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Parallel Flow & Counter Flow Piped Together?
Look at replacing a boiler (300k output) on a one pipe system that has a piping arrangement that I'd never come across before: there are two mains that go left and right off the boiler for about 15 to 20 feet; then each one Tee's horizontally again. Going one way out of the Tee, the pipe slopes downward in parallel flow and loops around until it drops to the wet return. Going the other way out of the Tee, it's piped counterflow about 30 feet and originally supplied two rads and had a main vent. Now, two of the rads on one of the counterflow sides and one on the other side have been removed. the main vent has been removed. Originally, both sides had two rads. We intend on reconnecting these rads.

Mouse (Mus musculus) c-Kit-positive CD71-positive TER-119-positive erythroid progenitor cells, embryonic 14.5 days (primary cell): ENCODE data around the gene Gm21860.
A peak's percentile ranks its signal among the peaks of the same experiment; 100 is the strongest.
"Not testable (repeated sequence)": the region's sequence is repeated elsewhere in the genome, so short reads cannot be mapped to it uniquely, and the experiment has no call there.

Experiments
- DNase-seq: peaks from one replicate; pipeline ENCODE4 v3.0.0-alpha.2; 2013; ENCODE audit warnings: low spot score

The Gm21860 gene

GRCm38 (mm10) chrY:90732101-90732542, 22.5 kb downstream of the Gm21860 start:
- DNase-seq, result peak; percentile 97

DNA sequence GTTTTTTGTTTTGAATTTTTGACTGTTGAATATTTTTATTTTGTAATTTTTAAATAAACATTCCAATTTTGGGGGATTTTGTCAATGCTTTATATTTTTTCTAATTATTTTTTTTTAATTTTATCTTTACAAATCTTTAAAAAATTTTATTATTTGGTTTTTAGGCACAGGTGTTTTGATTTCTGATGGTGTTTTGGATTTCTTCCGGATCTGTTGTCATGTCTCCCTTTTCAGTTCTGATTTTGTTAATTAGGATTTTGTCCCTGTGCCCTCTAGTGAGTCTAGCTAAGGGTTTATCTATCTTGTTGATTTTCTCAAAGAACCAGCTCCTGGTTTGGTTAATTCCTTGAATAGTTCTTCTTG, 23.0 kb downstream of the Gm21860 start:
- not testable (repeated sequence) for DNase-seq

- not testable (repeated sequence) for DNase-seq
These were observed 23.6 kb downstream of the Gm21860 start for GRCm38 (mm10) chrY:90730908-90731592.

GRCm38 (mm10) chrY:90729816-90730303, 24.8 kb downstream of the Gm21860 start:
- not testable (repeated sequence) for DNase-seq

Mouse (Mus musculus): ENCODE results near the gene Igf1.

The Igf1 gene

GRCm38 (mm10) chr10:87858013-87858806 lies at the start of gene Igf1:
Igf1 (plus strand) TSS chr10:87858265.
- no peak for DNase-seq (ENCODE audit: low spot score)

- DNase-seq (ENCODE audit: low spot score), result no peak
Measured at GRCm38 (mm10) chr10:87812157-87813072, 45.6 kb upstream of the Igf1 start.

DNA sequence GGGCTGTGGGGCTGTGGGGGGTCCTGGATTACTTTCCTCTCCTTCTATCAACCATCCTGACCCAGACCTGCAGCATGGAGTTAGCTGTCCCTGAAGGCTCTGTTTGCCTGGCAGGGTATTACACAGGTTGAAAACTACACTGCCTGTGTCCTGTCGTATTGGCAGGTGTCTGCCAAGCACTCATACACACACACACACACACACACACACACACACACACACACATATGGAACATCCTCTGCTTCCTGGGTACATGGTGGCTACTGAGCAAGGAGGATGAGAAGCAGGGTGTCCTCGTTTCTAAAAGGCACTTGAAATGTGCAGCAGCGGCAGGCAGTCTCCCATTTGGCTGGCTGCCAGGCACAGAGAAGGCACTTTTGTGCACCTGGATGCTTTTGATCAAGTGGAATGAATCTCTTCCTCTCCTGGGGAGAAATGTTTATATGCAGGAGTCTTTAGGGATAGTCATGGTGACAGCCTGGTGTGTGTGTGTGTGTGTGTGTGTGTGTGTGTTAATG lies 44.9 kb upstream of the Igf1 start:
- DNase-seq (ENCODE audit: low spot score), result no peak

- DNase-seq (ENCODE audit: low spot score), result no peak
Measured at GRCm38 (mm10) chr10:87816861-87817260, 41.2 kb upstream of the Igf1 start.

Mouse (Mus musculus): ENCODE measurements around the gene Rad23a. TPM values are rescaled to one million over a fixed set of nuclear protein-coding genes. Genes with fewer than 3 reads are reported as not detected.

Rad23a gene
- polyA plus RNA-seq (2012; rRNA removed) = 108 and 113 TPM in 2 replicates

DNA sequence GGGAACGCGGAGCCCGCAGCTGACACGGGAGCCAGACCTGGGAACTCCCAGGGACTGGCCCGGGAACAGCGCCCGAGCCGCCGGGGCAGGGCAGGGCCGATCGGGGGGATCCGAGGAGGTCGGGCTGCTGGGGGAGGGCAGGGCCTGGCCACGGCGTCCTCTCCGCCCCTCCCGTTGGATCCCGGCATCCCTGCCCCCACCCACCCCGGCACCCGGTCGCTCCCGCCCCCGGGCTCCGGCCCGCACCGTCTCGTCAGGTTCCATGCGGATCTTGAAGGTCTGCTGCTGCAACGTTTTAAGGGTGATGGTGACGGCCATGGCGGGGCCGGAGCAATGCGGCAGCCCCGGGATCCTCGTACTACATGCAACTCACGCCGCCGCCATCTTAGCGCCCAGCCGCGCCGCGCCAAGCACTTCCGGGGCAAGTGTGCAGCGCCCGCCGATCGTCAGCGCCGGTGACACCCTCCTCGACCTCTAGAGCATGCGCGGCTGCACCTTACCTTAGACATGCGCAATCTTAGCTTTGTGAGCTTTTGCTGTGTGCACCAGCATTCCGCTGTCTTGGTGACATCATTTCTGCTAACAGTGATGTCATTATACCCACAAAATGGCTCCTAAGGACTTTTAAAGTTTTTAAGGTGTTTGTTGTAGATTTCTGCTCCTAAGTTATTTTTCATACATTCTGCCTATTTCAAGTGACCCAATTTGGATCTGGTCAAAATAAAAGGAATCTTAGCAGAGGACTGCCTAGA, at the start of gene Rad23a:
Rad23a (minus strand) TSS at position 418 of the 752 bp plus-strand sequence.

The system has been down for a year and the present owner is not able to know the long history of the system to tell if there were issues before the rads were removed. Heat pumps have been added which were heating the house for past 15 years.
My question is this: wouldn't this piping arrangement be subject to water hammer if we reconnect all the original rads? It seems to me that the condensate returning from the counterflow would be picked up by steam from the boiler at the Tee and slammed down the parallel flow main.
Again, one side of the counterflow is now capped at the run outs and dead and the other one only has the first rad connected near the main Tee so I can't determine if it had issues before.
My plans are to slope the pipes in question downward and vent them with dry returns on each. That would be included in my bid and eliminate the potential issues, but would not satisfy my curiosity.
What's the opinion of the experts? Has anyone come across this setup?
You can choose to do what you want, but you cannot choose the consequences.